For most of human history, our ability to perceive and understand very fast optical events has been limited by the temporal resolution of the human eye. Things that happened too fast were a blur, and all we had to go on was guesswork. Take, for instance, this 1821 painting of a horse race:
If it looks a little bizarre, it’s because it guesses wrong on the character of one of those very short events – in this case, the position of a horse’s feet during a gallop. Not until the invention of high-speed photography later on in the 19th century could the gallop be better resolved and understood. As it turns out, there is a point in the stride where the horse is entirely out of contact with the ground, but it’s the point where all the hooves are brought inward. During the extension of the hooves, one is always in contact with the ground:
(Both images from the Wikipedia horse gait article)
Time went on and science discovered and used faster and faster events, and the technology has had to keep pace. The overall procedure is to find an even faster event than the one you’re trying to measure, and use it as part of your examination. In the case of the horse, the faster event is the flash and shutter speed of the camera. This sort of thing can get you down to events as small as a fraction of a millisecond with standard cameras, and specifically designed high-speed cameras can do a bit better. Much below the millisecond range though, and shutters simply can’t move fast enough to provide that faster event. Photodiodes can respond much more quickly than film and shutters, and using those along with careful and sensitive measurement it’s possible to measure flashes of light with nanosecond resolution. Using streak cameras which trade off spatial resolution for temporal resolution can improve this to resolution of a couple of picoseconds. (The one in our lab can get to about the 1ps range. State-of-the-art can improve on this by perhaps a factor of 10, though at the cost of massive expense for not so much experimental value).
A picosecond is a trillionth of a second, by the way. It’s very fast – light only moves around a third of a millimeter in a picosecond – but lots of atomic processes happen much faster. We can both use and study these processes with pulsed lasers, which today can easily reach pulse lengths of a few femtoseconds. A femtosecond is a thousandth of a picosecond, so it’s pretty much an unbelievably small amount of time. A sort of typical way of thinking about the orders of magnitude is to note that the speed of light is 300 nanometers per femtosecond, and an average atom might be a few tenths of a nanometer in diameter. These femtosecond pulses are close to the shortest optical events we can currently produce. We’d like to measure them, but remember how we need that shorter (or at least comparably short) event? We just haven’t got any laying around, and if we did we’d be studying them which would put us right back at square one.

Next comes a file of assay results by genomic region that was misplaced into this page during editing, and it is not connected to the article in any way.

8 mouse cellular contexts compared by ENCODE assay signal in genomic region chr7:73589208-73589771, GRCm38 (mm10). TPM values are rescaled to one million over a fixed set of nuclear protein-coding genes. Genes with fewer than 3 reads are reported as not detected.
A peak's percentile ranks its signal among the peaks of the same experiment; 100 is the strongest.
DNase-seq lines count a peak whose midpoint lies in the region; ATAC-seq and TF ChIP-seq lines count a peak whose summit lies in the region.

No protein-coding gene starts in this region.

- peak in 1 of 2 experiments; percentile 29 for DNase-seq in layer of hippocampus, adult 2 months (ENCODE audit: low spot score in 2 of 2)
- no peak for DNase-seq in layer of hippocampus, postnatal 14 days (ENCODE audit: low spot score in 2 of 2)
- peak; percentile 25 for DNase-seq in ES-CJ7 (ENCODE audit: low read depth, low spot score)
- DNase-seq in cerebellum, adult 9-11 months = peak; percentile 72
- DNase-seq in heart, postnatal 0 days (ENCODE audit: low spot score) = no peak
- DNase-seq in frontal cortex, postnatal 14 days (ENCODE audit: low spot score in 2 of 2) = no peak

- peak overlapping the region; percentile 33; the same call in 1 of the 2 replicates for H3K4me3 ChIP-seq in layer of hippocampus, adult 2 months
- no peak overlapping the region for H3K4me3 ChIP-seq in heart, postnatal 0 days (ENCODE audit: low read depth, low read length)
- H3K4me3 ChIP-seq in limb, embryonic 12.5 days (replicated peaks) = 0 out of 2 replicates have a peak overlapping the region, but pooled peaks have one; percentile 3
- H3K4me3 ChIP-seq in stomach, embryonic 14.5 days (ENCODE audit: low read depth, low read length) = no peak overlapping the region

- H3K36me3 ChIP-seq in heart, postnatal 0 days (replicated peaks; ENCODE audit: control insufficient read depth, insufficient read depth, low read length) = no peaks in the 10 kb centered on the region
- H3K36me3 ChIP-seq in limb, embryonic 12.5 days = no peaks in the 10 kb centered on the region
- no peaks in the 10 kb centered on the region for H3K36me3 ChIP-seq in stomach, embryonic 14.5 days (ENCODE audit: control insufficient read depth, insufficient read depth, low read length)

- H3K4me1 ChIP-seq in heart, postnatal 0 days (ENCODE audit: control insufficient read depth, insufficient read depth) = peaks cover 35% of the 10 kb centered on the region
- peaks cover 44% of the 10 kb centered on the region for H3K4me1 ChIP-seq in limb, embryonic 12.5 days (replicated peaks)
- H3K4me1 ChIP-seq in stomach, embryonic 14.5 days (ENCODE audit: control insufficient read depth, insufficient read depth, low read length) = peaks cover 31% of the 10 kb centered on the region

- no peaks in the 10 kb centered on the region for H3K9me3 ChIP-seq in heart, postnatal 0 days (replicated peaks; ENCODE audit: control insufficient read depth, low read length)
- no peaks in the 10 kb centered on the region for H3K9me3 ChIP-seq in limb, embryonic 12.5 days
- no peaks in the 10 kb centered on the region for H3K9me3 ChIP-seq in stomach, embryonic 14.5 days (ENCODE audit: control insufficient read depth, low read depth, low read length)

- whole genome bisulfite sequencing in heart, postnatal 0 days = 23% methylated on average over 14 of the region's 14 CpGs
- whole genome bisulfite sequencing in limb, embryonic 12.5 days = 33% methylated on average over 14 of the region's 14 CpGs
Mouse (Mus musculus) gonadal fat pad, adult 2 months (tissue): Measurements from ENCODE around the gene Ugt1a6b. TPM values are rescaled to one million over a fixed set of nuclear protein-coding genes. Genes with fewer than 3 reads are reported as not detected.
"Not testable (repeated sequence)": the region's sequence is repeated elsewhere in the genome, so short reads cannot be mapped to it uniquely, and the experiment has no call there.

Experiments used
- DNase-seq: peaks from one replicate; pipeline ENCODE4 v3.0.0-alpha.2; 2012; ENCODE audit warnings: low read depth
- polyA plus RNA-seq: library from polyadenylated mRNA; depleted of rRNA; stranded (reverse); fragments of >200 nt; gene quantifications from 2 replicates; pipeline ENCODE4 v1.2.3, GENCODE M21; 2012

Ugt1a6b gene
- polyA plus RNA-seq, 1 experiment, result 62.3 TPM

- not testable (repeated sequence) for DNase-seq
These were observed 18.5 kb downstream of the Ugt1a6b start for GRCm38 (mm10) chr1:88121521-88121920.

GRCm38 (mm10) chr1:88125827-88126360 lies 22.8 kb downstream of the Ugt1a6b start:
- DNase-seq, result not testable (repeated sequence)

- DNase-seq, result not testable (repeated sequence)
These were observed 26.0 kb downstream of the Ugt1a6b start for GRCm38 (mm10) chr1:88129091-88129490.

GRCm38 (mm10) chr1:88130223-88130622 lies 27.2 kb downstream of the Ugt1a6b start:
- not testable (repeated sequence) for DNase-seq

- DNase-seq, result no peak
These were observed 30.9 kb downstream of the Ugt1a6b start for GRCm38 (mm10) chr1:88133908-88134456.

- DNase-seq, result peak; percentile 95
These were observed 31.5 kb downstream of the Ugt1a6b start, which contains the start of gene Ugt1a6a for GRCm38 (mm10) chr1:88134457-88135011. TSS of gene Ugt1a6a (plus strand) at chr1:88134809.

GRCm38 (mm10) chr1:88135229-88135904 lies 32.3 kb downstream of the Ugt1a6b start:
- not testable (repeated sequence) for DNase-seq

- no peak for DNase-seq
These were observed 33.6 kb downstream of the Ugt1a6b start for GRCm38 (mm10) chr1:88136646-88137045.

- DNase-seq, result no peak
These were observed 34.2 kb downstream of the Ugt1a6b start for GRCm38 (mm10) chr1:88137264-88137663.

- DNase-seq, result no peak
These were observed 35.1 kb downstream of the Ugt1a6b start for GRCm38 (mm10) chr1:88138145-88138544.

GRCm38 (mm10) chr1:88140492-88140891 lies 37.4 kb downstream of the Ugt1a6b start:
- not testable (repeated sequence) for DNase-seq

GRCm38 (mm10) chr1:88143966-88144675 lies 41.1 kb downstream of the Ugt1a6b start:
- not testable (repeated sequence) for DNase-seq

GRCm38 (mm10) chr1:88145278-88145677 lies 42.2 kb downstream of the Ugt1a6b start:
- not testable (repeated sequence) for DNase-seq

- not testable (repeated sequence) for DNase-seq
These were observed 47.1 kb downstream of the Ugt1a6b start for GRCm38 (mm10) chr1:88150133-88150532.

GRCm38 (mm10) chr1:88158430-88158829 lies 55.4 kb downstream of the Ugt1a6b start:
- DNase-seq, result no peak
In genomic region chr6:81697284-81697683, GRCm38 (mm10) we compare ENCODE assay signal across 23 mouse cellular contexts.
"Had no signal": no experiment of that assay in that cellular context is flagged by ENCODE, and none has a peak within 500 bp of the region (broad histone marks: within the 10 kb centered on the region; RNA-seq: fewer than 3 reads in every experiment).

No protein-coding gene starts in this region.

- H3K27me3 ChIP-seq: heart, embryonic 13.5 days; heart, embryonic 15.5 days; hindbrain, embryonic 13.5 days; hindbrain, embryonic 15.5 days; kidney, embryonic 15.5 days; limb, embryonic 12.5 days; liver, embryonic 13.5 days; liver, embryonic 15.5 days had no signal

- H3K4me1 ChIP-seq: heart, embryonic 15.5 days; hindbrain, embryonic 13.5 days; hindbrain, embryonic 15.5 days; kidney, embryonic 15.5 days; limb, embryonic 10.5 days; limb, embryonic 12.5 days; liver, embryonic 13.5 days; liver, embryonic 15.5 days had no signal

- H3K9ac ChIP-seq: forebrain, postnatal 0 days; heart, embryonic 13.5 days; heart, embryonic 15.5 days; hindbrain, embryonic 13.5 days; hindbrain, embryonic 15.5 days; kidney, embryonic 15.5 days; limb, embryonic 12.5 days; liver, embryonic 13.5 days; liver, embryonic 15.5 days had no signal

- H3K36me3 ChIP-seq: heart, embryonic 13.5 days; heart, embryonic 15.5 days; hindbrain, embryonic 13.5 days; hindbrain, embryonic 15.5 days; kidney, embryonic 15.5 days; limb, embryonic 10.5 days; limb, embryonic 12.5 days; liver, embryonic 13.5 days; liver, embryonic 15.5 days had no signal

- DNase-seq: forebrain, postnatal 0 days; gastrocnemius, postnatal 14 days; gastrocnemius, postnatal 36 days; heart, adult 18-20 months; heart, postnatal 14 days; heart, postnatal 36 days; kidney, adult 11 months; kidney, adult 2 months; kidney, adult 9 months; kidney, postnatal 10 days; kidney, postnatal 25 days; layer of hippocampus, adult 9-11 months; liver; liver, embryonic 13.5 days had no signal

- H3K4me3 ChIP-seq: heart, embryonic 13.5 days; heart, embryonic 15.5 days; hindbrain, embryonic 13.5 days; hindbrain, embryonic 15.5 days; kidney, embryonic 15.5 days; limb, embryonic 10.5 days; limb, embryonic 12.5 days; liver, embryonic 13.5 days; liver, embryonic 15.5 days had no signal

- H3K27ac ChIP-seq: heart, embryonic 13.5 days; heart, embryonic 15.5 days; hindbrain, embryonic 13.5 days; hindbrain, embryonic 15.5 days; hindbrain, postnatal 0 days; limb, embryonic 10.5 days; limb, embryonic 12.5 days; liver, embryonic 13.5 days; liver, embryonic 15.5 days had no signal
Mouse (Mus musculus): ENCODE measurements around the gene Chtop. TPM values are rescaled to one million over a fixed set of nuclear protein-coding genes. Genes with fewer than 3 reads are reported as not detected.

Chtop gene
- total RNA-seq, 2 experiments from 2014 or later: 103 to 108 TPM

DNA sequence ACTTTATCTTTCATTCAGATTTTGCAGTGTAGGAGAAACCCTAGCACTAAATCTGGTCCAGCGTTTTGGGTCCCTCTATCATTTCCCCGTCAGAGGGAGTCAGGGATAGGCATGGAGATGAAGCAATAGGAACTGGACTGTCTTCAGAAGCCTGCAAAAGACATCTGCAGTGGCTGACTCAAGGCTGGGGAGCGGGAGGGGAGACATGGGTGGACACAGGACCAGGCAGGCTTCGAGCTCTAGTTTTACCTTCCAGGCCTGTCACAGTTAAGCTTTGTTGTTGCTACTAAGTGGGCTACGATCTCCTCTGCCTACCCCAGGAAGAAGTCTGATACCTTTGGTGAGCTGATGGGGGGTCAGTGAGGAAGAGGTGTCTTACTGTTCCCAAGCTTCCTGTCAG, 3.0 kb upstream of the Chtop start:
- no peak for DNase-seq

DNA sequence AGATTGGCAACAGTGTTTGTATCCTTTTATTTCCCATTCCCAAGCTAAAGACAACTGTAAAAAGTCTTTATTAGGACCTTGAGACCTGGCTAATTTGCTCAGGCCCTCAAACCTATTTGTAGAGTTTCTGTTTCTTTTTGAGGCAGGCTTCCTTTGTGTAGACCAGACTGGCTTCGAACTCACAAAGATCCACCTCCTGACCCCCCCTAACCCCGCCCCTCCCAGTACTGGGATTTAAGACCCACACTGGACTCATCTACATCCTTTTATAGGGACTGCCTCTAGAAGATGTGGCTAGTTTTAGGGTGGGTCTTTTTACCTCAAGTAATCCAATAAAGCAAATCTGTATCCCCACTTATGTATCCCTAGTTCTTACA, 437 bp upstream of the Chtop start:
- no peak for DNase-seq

But we can cheat. What if we could use the pulse itself as that short event? What we do is split the pulse into two copies of itself with a beam splitter. Then we make one pulse travel a slightly longer path to the detector, and by varying that path length the crests and troughs of the two pulses will interfere with each other in a way that depends on the path length difference. This is all detected on a photodiode or photomultiplier or equivalent with only nanosecond resolution and so all we see is a total integrated intensity as a function of path length difference, but we can still extract information from that:
This image is also from Wikipedia. M1 is the movable mirror, and SHG is a nonlinear crystal that responds to the square of the intensity, which allows us a bit more information.
In a way it’s like examining the rainfall in a region by looking at a rain gauge once per month. You have no idea if it’s been sprinkling all month or if you just had a short but intense cloudburst. In meteorology you’d not be able to say all that much about the day-by-day rainfall by looking at the bucket, but in optics our job is easier because the variable path length gives us a way to tease more information out of the intensity.
What does an autocorrelation look like? Here’s one fresh from our lab. It’s just a calibration test with standard equipment, so I’m afraid you won’t be able to use it to scoop us on our hopefully interesting upcoming results.
Y-axis intensity (au), x-axis femtoseconds. From it, we can say the pulse is about 9 fs long and a little bit messy – the wings indicate the pulse isn’t quite a perfect sech^2 shape as we might like. But it’s pretty neat that we can so easily measure such a short event with a procedure that’s relatively simple and fits in a box not much bigger than one you get a Big Mac in.